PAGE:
August 20, 2013

2013 Puzzle Design Competition (Part 1)

In my last post, I listed the winners of the design competition but didn't have much time to write anything about the different puzzles. In this series of posts, I will tell you about each puzzle in the competition and give you my brief reaction to each. All photos are by Nick Baxter from the 2013 Design Competition website.

10 Cutter Blades - Mitsuhiro Odawara

The goal of this puzzle is to arrange the 10 pieces in the tray. All of the pieces have the same "box cutter" shape.

I played with this one for a little while and didn't end up figuring it out, there were a few too many pieces for my taste in this type of puzzle. Worth checking out if you enjoy 2D packing puzzles, though!

4Hex - Hiroaki Hamanaka

This puzzle has two goals: First form a shape that is made of four regular hexagons and all eight dots are visible, then form the same overall shape as in part 1, but with only seven dots visible.

The first challenge is extremely simple, and just sets the stage for the second challenge. The second challenge I found to be much more difficult: you don't know which piece needs to be flipped and even if you do flip the correct piece it is tough to arrange things right! A good but challenging puzzle I wish I could have spent a bit more time with.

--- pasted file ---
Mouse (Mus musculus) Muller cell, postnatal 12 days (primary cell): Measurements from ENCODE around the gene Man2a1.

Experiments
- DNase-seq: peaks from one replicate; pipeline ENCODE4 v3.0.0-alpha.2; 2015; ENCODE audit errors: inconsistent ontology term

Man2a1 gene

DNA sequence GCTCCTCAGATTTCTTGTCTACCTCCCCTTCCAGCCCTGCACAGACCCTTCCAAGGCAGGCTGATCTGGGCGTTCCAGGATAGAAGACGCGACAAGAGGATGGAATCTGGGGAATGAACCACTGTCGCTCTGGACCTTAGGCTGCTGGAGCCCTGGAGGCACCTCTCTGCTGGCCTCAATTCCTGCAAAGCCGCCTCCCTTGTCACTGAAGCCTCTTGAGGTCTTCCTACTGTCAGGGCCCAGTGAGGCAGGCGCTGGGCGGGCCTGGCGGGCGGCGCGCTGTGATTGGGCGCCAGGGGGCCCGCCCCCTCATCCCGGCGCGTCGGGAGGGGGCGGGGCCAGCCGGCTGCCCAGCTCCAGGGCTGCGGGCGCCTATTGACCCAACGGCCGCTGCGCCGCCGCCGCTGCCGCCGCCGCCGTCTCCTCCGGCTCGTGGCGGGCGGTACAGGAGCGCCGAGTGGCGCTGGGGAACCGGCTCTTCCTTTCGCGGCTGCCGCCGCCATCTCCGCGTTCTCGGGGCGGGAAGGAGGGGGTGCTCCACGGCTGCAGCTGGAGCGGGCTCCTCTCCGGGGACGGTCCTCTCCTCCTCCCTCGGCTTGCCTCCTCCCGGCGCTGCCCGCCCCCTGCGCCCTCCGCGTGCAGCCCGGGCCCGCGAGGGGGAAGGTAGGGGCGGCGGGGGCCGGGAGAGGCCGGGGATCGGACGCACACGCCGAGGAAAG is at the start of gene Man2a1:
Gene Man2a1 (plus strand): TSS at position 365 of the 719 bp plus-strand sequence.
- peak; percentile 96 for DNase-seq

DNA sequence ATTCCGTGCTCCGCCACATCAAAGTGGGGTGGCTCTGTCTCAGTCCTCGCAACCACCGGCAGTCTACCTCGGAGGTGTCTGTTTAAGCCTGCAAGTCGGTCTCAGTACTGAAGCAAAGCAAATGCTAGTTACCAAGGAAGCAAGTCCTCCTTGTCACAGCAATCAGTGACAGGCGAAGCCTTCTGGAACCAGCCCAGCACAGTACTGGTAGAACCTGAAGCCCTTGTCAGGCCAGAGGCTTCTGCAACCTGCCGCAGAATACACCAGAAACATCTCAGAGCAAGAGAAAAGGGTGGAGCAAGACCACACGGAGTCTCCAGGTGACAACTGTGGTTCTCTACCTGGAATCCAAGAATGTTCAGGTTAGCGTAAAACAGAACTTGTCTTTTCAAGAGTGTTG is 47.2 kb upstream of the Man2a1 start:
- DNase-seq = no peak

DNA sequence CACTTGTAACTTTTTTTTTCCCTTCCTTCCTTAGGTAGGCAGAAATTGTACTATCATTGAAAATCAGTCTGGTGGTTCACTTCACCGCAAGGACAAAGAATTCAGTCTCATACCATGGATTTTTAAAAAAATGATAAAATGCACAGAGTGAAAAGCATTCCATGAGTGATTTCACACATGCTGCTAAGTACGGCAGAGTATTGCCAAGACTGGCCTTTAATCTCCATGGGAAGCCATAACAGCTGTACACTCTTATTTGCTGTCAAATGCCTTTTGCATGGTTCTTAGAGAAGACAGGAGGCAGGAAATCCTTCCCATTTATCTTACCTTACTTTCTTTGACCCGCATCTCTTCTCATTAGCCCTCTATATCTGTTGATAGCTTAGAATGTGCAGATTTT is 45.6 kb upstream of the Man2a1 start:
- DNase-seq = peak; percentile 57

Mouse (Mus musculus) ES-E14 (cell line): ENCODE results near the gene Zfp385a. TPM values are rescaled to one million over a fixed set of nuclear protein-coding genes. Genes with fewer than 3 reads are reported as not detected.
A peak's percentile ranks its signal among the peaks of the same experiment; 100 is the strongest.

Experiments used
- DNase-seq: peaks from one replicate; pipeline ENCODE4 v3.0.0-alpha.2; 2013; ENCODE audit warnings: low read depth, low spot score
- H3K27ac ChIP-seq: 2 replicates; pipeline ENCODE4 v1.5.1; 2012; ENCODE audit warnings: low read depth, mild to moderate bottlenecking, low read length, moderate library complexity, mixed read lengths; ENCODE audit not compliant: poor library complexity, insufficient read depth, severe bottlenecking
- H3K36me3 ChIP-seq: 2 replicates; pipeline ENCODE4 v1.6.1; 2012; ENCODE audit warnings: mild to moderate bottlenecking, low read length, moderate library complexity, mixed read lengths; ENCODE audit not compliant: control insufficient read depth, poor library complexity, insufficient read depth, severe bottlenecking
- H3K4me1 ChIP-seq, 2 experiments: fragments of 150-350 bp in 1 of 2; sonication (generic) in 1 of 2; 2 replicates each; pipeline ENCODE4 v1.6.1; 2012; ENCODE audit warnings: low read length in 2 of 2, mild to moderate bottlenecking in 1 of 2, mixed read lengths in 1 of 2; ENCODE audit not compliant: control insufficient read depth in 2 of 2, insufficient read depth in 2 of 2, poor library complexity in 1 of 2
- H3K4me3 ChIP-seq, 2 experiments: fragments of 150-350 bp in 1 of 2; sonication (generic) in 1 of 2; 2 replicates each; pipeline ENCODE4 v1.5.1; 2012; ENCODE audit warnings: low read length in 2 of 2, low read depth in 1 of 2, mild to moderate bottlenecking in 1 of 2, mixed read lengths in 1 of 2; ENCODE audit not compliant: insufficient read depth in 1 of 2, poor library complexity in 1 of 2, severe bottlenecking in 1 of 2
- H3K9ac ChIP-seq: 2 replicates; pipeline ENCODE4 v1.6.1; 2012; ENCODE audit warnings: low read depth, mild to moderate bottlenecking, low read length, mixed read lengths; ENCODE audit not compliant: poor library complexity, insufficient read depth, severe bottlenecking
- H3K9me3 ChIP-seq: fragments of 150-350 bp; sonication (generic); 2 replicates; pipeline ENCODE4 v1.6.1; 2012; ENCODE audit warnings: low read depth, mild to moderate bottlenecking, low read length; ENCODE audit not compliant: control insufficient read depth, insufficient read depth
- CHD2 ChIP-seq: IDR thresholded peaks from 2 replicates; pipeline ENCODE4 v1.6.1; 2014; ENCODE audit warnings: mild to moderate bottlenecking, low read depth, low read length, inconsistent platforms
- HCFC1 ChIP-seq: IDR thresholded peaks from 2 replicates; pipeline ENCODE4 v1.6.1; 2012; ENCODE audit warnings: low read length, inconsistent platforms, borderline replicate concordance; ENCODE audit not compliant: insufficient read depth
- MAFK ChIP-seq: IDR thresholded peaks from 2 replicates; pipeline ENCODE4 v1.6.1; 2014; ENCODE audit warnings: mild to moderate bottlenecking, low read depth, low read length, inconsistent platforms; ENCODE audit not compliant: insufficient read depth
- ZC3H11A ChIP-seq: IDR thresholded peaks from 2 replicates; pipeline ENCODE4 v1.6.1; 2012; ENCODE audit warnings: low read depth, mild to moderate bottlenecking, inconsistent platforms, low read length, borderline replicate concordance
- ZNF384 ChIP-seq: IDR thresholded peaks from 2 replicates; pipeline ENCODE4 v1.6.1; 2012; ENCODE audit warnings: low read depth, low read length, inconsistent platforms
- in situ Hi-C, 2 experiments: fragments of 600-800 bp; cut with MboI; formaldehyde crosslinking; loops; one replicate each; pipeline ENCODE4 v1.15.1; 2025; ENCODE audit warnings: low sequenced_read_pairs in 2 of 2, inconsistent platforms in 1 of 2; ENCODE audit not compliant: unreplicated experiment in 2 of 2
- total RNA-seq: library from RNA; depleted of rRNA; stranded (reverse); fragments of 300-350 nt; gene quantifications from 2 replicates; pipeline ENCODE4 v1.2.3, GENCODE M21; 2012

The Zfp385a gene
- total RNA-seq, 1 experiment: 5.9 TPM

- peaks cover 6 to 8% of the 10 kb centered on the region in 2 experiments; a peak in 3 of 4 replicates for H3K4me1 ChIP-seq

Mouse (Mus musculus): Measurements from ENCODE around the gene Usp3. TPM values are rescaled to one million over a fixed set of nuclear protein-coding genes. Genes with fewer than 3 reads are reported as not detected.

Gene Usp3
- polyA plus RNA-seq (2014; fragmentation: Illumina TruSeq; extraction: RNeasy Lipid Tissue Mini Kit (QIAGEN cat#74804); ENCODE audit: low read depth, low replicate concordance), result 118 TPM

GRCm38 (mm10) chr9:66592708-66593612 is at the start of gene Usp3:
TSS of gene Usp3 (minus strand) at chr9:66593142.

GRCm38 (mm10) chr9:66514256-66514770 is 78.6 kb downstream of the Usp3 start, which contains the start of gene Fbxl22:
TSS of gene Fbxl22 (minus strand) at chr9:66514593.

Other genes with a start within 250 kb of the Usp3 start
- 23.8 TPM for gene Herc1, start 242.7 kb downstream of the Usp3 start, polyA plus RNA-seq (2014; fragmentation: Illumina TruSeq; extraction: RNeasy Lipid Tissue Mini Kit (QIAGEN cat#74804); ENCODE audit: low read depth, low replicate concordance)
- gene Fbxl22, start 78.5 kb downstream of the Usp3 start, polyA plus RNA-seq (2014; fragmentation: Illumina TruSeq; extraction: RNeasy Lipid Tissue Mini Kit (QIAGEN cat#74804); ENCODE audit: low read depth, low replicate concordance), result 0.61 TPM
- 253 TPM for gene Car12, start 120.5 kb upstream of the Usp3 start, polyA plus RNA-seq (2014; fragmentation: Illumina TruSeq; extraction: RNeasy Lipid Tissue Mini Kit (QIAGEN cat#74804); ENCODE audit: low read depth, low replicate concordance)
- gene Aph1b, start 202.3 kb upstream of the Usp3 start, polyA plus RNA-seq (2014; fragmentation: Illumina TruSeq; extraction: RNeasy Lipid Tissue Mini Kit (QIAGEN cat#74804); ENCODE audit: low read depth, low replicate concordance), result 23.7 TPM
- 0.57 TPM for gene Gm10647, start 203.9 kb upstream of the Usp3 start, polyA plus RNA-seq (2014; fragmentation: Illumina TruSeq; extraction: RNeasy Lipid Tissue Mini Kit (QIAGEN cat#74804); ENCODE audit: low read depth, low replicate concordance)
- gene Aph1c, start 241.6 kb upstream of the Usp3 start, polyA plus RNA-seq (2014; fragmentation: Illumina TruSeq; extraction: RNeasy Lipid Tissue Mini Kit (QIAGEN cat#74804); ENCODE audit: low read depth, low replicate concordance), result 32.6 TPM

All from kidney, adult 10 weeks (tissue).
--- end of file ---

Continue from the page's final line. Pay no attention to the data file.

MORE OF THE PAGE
4x4x3 Rhombo Box - Albert Gübeli

The goal is to put the four pieces in the box. It is hard to tell from the photo, but the pieces in this puzzle are not arranged on a cubic grid: they are made up of smooshed cubes. This makes it much harder to assemble, since the pieces will only fit in certain orientations relative to the box. Also, the 3x4x4 box has a 3x3 opening, so the order you insert the pieces is important.

I liked that there were only four pieces, enough to make it challenging without being too daunting. I figured this one out in maybe 10-15 minutes and saw a lot of others having fun and success with it.

Albis Ball - Albert Gübeli

The goal is to assemble the four pieces into a ball. There are two sets of two identical pieces (one is a mirror image of the other).

I didn't find it particularly challenging, but it was still satisfying when the pieces slid together into a sphere.

Alexandria's Diamond - Albert Gübeli

The goal is to arrange the two pieces into a convex solid without holes. The catch is that each piece can fold in a number of different ways, which obviously makes it much more difficult!